• Non-teaching staff of institutions – such as managers or librarians – can go abroad under Erasmus, to receive training in other institutions or in businesses.

Higher education institution:

  • Intensive programmes throughout Europe – these short study programmes – for students and teachers – last between two and six weeks, and are organised by at least three higher education institutions from three different countries.

Multilateral projects and networks:

Erasmus also supports modernisation and innovation projects in the higher education sector. Staff can get involved in:

  • Multilateral projects on curriculum development, higher education modernisation, cooperation between higher education institutions and enterprises, and virtual campuses – these projects run for up to three years and involve a minimum of three countries;
  • Networks: academic and structural networks of institutions and other partner organisations are designed to innovate in specific academic disciplines or in organisation and provide forums for the exchange of best practice.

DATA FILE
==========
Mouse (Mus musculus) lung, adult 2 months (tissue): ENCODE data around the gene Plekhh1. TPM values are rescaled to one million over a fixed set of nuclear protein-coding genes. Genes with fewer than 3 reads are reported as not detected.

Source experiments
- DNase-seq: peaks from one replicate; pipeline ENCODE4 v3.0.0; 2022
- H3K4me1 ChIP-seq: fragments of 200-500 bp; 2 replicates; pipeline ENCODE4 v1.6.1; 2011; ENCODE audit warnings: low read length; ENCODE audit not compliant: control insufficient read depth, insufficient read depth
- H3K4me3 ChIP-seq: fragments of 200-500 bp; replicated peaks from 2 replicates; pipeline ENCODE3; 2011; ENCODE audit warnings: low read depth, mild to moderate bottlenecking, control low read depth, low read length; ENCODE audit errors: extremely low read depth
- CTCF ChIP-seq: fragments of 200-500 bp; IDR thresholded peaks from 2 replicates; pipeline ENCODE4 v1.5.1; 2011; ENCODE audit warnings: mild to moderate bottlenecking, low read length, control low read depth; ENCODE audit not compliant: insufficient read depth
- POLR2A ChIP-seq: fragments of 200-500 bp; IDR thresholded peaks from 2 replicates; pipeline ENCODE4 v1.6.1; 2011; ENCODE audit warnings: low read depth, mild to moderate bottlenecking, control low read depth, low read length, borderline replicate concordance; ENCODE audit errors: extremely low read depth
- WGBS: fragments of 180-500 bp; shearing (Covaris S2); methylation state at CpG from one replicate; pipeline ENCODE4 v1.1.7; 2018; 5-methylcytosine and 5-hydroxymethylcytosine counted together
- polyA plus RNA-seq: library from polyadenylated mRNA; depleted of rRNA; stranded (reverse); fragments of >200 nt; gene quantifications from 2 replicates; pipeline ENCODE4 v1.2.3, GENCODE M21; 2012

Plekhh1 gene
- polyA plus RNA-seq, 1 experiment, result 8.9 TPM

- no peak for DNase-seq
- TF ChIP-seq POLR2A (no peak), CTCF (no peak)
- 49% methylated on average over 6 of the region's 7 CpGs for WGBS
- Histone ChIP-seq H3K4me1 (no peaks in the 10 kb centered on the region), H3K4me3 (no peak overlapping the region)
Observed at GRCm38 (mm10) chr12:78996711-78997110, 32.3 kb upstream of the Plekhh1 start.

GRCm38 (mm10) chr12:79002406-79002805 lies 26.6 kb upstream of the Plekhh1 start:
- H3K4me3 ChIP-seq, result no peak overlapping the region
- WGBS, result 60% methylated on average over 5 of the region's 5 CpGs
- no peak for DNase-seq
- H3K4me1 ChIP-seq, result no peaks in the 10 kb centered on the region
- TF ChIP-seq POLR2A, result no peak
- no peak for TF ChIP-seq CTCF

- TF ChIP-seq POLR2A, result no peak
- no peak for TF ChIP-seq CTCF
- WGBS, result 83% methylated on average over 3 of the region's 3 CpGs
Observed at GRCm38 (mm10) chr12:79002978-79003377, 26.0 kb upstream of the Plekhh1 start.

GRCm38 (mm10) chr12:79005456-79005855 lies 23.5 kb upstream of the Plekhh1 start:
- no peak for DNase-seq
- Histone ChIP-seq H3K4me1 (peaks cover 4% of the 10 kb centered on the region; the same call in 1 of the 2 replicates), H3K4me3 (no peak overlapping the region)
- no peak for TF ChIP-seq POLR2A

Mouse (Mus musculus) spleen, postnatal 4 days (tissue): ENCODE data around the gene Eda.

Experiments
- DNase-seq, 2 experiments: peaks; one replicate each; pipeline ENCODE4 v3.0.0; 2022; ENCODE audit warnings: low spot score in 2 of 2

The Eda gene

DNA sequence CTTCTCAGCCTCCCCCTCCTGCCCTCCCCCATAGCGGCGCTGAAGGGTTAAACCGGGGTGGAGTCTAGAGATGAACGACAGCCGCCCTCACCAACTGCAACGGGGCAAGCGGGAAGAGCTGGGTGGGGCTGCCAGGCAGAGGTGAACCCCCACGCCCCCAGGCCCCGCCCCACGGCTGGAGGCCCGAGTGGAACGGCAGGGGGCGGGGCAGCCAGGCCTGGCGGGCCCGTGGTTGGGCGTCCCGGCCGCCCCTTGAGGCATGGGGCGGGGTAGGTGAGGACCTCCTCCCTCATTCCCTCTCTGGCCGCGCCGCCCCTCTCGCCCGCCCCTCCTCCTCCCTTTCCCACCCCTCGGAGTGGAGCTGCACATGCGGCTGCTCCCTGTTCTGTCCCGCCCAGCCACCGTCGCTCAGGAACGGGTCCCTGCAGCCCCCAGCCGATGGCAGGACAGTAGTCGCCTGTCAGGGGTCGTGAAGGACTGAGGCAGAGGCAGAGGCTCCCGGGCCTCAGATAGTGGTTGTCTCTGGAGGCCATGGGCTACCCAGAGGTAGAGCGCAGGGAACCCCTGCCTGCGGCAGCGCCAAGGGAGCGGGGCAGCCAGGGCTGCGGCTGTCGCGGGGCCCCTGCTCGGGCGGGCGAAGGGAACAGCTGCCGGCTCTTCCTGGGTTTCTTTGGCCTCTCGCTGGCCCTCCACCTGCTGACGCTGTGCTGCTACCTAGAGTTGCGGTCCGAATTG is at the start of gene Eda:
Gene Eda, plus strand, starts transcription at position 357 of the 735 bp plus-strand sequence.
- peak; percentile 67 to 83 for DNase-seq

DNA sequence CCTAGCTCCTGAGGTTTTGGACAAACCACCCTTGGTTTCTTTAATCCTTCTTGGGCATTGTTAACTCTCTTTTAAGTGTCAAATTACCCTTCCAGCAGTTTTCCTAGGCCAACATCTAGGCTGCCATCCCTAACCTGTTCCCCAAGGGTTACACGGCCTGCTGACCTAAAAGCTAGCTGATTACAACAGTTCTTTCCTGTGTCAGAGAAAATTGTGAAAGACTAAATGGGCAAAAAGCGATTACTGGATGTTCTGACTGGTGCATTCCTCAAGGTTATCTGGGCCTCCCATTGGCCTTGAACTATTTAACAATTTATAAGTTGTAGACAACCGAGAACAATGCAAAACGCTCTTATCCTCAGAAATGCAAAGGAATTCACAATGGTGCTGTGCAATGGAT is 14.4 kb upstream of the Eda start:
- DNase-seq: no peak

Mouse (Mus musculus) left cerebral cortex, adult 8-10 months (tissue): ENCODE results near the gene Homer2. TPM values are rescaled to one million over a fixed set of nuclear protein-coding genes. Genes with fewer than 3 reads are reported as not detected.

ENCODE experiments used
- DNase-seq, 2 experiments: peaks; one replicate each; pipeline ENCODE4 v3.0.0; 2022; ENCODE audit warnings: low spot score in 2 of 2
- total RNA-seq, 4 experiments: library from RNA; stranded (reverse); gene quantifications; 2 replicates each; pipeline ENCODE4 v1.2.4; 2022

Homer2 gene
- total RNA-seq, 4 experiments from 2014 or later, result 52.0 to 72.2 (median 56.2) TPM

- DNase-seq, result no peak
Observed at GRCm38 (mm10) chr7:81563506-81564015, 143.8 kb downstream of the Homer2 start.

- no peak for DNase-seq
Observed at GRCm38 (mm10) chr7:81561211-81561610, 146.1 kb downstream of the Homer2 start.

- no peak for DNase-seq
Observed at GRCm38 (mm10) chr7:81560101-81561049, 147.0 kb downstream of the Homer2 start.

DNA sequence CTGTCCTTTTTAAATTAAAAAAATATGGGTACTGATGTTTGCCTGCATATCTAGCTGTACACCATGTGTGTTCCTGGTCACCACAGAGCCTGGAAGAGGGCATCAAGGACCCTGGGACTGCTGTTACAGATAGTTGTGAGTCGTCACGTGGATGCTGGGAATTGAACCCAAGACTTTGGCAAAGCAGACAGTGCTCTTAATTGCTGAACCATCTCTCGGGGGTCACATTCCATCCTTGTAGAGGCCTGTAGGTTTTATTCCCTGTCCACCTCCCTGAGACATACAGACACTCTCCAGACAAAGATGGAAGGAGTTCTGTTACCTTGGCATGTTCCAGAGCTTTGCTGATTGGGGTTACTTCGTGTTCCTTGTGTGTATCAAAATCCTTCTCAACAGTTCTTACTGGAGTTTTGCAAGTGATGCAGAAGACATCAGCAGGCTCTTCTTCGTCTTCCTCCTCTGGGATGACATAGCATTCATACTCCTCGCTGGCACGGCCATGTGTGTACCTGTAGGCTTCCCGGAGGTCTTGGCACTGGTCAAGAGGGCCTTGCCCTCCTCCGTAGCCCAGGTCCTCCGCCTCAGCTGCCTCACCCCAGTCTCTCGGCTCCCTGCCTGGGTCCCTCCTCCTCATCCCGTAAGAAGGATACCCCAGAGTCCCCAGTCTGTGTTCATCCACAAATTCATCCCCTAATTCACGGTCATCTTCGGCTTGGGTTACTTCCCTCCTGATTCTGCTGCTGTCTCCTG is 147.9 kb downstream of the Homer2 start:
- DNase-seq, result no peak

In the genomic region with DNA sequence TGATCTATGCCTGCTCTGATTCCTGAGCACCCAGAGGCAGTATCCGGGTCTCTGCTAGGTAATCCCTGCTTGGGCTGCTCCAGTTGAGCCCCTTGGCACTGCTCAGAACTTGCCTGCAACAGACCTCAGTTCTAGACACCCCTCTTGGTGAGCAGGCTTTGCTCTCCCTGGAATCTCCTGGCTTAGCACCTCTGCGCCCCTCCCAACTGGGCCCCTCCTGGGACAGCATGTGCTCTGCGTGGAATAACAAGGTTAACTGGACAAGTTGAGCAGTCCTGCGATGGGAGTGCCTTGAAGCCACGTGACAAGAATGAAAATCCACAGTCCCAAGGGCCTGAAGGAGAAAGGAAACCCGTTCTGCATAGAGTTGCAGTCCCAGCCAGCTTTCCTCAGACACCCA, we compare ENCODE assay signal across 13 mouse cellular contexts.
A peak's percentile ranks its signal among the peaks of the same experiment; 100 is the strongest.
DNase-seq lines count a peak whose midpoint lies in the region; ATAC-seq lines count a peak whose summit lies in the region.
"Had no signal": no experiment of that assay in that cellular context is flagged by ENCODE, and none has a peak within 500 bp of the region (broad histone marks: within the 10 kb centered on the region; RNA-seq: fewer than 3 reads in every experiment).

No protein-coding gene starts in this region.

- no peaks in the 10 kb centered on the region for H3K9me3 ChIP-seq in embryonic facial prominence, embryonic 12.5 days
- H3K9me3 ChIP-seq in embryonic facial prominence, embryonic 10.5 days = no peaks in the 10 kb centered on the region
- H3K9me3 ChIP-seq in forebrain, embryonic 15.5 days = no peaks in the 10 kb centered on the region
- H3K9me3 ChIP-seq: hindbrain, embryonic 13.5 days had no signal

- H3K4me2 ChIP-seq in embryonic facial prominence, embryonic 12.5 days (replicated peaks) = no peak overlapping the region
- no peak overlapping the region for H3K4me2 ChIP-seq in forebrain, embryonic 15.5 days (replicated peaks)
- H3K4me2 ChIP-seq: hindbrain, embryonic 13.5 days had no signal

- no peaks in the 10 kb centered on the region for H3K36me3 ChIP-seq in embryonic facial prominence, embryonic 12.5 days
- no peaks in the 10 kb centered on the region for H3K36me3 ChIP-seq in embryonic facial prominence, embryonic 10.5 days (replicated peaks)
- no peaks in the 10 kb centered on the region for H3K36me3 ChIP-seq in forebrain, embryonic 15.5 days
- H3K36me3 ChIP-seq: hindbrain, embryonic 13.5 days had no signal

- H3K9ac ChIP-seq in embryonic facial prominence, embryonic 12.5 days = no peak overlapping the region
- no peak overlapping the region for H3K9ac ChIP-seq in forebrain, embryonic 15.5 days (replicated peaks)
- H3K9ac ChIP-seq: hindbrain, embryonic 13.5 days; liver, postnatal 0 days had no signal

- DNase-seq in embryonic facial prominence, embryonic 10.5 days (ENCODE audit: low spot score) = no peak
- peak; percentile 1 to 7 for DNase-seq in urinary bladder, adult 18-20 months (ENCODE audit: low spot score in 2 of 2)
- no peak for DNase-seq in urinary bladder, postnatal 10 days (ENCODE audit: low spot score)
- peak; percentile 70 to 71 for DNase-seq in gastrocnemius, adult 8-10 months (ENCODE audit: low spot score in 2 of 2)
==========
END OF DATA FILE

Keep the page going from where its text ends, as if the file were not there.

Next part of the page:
Who Can Take Part?

Erasmus is open to:

  • Students in formal higher education and in advanced vocational education and training at post-secondary level, including doctoral studies;
  • Teachers, trainers and education staff, including relevant associations, research centres, counselling organisations and others involved in lifelong learning;
  • Enterprises, social partners and other stakeholders, as well as public and private bodies providing education and training at local, regional and national levels.

The eligible countries include the 28 EU Member States, Iceland, Liechtenstein and Norway, and Turkey.

What’s It For?